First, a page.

The prospect of dying without (an uncompromising priest for) confession would be horrifying were it not for the knowledge that a merciful God has provided for this with a perfect Act of Contrition.  This prayer, said sincerely and with God’s help, is literally a God-send.  United with a pledge to go to (an uncompromising priest for) confession when available, this heartfelt prayer restores the dying person to grace at once.[6]



Section 5:  The Catholic Church permits a dying person to confess to a compromising or bad priest[7] 


In the 1917 Code of Canon Law, Canon #882 states, “In danger of death, any priest, even one not otherwise approved for hearing confessions, may validly and licitly absolve any penitent from whatever sins”.


The Council of Trent is the origin of this permission (viz., quoted immediately above) for a dying person to confess to a compromising or bad priest.



Section 6:  A traditional Catholic funeral and burial when there is no uncompromising priest available[8]


Part A:  We must avoid a compromise wake, funeral, and burial.  But God lovingly placed us in this time of Great Apostasy, for His greater glory and for our good.  He does not want us to have a Requiem Mass for our funeral when no uncompromising priest is available to offer one.  Such a compromise funeral (viz., with a compromising priest) is a sin.


Part B:  How do we conduct a wake, funeral, and burial of our loved one without a priest?  After our loved one’s death, we plan the schedule and invite/announce the schedule in a manner similar to the customary way for any funeral and burial.  Everyone is welcome!  Praying together is an occasion to benefit from our Lord’s promise: “Where there are two or three gathered together in My name, there am I in the midst of them.”



Section 7:  Our duty not to “donate” our vital bodily organs or accept one donated[9]


“Harvesting” a person’s vital organs is premeditated murder.  Your organ donor card might be your death warrant.  Catholics should be careful to opt out of organ “donation” in those countries such as England, where permission to “donate” organs is assumed unless a person opts out.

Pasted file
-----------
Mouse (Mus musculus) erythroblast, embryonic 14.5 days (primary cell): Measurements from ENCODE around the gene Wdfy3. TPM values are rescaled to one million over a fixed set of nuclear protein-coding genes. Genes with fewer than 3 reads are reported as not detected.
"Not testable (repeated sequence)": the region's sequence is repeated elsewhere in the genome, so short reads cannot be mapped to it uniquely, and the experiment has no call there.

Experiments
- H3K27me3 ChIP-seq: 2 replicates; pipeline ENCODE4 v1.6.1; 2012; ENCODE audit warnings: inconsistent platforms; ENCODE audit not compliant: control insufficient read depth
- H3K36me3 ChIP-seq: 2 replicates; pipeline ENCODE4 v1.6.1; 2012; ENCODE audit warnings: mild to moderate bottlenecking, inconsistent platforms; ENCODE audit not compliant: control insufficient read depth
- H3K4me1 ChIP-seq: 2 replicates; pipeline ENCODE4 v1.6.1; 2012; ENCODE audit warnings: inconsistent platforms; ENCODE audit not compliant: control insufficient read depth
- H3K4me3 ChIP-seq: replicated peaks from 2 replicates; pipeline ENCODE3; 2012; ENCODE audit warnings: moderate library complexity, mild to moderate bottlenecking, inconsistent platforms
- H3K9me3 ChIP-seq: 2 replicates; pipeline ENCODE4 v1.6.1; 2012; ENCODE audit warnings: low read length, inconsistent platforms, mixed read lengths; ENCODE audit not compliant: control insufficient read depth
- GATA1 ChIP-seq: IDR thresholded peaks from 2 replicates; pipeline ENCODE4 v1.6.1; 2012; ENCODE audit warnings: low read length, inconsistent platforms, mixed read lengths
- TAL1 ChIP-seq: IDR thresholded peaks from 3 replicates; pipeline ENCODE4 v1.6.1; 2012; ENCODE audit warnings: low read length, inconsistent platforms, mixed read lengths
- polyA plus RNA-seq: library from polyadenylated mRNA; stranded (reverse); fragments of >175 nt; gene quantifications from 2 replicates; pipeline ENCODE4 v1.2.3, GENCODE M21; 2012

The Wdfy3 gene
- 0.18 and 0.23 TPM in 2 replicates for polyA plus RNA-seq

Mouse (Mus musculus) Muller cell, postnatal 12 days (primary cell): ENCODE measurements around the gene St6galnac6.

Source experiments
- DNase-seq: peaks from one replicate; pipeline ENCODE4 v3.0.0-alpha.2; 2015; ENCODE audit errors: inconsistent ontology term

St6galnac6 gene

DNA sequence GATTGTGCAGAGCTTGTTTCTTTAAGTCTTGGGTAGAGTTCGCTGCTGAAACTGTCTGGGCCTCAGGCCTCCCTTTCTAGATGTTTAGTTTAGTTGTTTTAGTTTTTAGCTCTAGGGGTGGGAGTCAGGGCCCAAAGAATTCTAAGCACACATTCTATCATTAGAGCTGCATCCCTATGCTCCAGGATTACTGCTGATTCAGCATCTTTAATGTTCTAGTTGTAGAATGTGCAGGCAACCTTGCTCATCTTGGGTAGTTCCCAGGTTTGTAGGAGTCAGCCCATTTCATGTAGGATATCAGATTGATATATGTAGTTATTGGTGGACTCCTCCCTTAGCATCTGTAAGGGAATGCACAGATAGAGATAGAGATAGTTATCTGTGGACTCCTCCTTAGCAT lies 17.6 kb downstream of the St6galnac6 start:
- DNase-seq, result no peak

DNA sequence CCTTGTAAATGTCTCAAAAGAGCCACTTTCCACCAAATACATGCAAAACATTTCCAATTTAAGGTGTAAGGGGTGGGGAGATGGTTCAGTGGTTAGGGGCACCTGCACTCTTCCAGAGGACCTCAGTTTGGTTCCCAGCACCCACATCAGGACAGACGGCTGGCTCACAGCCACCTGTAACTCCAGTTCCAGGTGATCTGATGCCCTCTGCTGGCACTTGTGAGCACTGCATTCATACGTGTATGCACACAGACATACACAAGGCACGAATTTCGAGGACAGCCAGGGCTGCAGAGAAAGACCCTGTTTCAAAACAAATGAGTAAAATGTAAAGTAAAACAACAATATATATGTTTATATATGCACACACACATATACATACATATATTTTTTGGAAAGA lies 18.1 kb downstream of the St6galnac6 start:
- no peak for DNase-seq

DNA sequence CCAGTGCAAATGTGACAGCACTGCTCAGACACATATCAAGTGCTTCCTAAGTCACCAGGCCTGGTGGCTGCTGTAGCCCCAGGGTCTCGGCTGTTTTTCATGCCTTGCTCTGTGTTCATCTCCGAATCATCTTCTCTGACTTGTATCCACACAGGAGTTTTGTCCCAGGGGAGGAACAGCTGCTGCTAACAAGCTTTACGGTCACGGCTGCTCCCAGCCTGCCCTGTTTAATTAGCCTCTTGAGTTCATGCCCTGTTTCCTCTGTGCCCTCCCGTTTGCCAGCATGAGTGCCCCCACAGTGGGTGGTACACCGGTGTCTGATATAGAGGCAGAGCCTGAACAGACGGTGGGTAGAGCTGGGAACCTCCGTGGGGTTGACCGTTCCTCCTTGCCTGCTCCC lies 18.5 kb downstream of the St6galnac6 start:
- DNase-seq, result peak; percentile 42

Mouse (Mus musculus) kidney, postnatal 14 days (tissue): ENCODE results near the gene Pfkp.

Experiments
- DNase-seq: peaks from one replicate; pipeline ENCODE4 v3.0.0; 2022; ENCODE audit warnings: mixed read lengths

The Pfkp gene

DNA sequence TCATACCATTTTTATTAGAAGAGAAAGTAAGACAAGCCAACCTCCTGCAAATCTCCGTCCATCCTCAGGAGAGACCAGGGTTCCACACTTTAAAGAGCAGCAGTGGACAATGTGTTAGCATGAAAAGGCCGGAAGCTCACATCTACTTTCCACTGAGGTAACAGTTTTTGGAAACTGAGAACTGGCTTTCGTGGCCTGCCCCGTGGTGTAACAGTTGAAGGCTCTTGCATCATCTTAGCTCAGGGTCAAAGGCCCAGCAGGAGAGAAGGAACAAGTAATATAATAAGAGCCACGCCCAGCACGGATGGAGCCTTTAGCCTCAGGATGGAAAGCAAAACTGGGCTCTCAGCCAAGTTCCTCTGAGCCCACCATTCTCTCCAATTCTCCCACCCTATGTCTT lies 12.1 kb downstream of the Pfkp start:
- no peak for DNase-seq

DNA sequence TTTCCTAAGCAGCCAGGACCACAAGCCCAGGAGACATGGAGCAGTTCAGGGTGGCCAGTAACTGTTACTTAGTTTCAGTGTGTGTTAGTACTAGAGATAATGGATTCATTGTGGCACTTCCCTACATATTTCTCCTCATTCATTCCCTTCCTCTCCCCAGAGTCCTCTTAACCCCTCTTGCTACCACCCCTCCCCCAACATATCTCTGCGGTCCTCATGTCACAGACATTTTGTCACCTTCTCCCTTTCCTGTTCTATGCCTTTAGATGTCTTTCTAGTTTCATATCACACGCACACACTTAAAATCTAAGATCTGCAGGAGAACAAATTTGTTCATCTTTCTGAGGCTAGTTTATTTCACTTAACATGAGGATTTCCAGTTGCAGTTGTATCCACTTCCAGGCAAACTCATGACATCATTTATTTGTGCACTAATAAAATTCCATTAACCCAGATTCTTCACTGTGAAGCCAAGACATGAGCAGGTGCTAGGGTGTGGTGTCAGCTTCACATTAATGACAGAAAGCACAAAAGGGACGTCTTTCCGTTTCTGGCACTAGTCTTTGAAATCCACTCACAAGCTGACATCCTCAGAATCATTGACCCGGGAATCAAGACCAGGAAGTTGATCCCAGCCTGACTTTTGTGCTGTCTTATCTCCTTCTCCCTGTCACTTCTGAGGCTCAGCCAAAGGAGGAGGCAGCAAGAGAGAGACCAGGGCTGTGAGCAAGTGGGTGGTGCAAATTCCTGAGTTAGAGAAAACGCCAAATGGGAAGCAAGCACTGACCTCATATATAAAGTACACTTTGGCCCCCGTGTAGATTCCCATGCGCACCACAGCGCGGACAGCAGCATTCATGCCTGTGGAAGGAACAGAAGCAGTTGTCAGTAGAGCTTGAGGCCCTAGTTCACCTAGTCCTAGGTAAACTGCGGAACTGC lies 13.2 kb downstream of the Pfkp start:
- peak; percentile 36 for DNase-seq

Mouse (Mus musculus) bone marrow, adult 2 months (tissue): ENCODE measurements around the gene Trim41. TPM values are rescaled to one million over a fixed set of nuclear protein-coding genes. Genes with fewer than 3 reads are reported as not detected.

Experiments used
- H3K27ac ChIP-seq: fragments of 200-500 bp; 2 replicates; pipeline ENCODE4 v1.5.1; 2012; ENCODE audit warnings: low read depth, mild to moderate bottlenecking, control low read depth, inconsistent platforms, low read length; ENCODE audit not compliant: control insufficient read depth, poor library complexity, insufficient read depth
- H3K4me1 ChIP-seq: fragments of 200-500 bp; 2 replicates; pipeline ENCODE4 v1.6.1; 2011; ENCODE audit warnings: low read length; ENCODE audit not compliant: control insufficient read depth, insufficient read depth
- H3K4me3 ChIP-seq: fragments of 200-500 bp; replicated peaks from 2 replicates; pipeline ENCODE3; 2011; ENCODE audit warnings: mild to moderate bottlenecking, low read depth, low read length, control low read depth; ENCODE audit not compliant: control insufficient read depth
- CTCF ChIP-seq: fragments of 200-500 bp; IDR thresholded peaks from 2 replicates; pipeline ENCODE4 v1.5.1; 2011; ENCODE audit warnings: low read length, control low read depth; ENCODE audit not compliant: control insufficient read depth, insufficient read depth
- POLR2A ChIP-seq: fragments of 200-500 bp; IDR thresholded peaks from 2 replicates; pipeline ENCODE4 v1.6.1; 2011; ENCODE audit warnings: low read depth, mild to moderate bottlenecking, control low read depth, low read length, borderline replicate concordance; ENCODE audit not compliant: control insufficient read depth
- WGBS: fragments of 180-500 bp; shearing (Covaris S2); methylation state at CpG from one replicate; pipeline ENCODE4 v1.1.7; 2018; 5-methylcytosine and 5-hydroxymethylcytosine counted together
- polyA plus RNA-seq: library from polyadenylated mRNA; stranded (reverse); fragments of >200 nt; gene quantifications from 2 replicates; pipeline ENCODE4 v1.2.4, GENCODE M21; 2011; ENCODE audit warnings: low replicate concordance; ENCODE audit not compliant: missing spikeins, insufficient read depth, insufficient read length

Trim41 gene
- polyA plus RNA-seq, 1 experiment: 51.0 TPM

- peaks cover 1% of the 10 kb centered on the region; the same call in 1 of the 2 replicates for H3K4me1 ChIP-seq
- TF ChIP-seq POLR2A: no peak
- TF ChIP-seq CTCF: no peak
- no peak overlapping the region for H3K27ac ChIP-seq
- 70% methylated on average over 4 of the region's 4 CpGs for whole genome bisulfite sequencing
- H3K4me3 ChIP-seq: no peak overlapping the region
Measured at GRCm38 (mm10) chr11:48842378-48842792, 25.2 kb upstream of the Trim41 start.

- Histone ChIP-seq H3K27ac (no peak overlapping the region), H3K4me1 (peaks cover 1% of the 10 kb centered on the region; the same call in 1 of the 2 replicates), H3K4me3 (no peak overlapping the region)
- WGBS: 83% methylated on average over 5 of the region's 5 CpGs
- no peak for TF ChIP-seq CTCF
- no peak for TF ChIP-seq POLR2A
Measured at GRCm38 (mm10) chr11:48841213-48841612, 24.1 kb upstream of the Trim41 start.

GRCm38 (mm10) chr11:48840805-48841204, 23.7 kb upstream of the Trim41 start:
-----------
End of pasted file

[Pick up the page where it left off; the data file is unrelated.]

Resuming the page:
Section 8:  Guidance concerning a Medical Power of Attorney[10]


Granting a “power of attorney” simply means giving a person the legal authority to act for you in certain matters.  In other words, granting a “power of attorney” merely makes that person your agent.  It does not refer to the person being a licensed attorney for the practice of law.  A Power of Attorney for Healthcare (also known as a Medical Power of Attorney) is a document through which you grant to your agent the legal authority to make medical decisions for you, when you cannot do so yourself.


As you know, God will not allow you to be tempted to sin beyond your ability to resist, and He also will not allow you to lose your soul without the Sacraments, beyond your ability to secure a happy death.  God will give you the necessary grace for that happy death.


St. Francis de Sales says that to wish to do the will of God is of unspeakable merit.  He states that if a Christian learns of his impending death and accepts it because it is God’s will, he may go straight to heaven.


Pope St. Pius X seems to have had this doctrine in mind when he granted a plenary indulgence at the hour of death when this prayer is said:


O my God, from this moment forward I accept with a joyful and resigned heart the death Thou will be pleased to send me, with all its pains, sufferings, and anguish.[11]


Is it not wonderful that you love God and accept His will completely, and all that happens is for the best?  God knows what you need.  He will not abandon you in this time of crisis in the Catholic Church.




[3]           Words of St. Thomas Aquinas, quoted from his Commentary on II Thessalonians, 3:10, ch.3, lecture 2.


[4]           A Manual of Moral Theology, Rev. Thomas Slater, SJ., Vol I., Fifth and Revised Edition, Burns Oates & Washbourne Ltd., London, ©1925, Part 5, The Fifth Commandment, Ch.1, On Suicide.


[6]           Catholic Encyclopedia, 1908, Vol. 4, article on Contrition, page 339.

[11]         From the book How to Be Happy, How to Be Holy, by Father Paul O’Sullivan, O.P.